a. 44.60% of respondents answered "yes."
b. 55.40% of respondents answered "no."
2. "Would you support the government putting the extra money from eliminating the student loan interest tax deduction towards federal financial aid programs such as grants?"
a. 53.50% of respondents answered "Yes, that is a better use of the money."
b. 24.40% of respondents answered "No, I would rather have the money in my pocket."
c. 22.10% of respondents answered "unsure."
3. "Have you claimed the student loan interest tax deduction in the past?"
a. 46% of respondents answered "yes."
b. 54% of respondents answered "no."
4. "When you received the money back from the student loan interest tax deduction, what did you spend that money on?" (note: asked only to those who answered "yes" to the previous question)
a. 13.23% of respondents answered "Invested it in the market."
b. 34.92% of respondents answered "Saved it."
c. 35.57% of respondents answered "Put it right back towards my student loan debt."
d. 4.34% of respondents answered "entertainment."
e. 11.93% of respondents answered "other."
The Majority of Borrowers Unaware They May Lose Ability to Claim Student Loan Interest Tax Deduction
As it stands today, student loan borrowers are able to deduct up to $2,500 of student loan interest paid in a given year. There is a limit to this deduction, and an individual's adjusted gross income cannot exceed more than $80,000, or $160,000 for married couples filing jointly.
If the House's proposed tax reform is signed into law via presidential signature, the student loan interest deduction will no longer be able to be claimed. How the government would spend that money remains to be seen.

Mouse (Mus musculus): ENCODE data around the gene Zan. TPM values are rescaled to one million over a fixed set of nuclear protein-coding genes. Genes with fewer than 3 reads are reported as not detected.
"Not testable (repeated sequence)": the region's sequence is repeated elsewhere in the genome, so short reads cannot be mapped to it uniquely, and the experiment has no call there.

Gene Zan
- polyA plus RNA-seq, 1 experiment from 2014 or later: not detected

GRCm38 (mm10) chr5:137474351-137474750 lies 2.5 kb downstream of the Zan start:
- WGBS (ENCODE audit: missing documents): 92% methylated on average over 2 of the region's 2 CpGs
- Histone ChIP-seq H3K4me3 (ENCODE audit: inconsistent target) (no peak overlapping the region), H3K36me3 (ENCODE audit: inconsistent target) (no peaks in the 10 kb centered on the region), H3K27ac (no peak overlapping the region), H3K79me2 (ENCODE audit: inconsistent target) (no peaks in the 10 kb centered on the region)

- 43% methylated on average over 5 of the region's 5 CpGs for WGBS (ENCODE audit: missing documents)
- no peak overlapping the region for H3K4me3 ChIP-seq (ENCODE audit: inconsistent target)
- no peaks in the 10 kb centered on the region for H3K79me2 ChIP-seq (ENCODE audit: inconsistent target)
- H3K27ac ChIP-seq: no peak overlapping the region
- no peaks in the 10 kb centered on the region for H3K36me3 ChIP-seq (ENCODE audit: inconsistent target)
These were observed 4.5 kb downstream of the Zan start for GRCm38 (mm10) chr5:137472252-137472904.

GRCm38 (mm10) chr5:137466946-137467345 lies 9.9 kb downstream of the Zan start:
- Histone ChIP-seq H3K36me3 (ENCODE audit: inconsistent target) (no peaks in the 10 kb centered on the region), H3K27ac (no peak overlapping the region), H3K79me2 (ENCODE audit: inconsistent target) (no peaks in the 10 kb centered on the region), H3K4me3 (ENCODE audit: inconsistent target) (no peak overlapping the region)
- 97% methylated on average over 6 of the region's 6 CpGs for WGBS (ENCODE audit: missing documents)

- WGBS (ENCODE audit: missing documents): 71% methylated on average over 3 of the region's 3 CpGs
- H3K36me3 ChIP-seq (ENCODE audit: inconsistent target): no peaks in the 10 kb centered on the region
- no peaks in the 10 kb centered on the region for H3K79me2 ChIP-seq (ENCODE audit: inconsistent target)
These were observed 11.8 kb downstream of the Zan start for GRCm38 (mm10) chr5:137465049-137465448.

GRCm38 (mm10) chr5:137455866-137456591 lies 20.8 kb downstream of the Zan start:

Are student loan borrowers aware of this? We asked 1,000 borrowers currently in repayment the following question: "Are you aware of the changes that the proposed tax plan may have on your ability to claim the student loan interest deduction tax credit?"
The slight majority of student loan borrowers, 55.40%, stated that they were unaware of any such tax proposal that would impact their ability to claim the student loan interest deduction.
Meanwhile, 44.60 percent, of respondents currently in repayment answered that they were aware of the ramifications that may stem from the proposed tax reform.
Borrowers Would Support Eliminating the Interest Rate Deduction IF the Money Is Put Back Into Financial Aid Programs
Earlier this month, an article written on MarketWatch discussed the idea of the government using the money saved from eliminating the student loan interest deduction on financial aid programs that would bring down the cost of education, such as grants.
Its an interesting idea that merits discussion. Borrowers might not get the sense of instant gratification that comes with getting up to $2,500 back, but they could end up spending less money on education in the long run.
To gauge their thoughts on the proposal, we asked the following to 1,000 borrowers in repayment: "Would you support the government putting the extra money from eliminating the student loan interest tax deduction towards federal financial aid programs such as grants?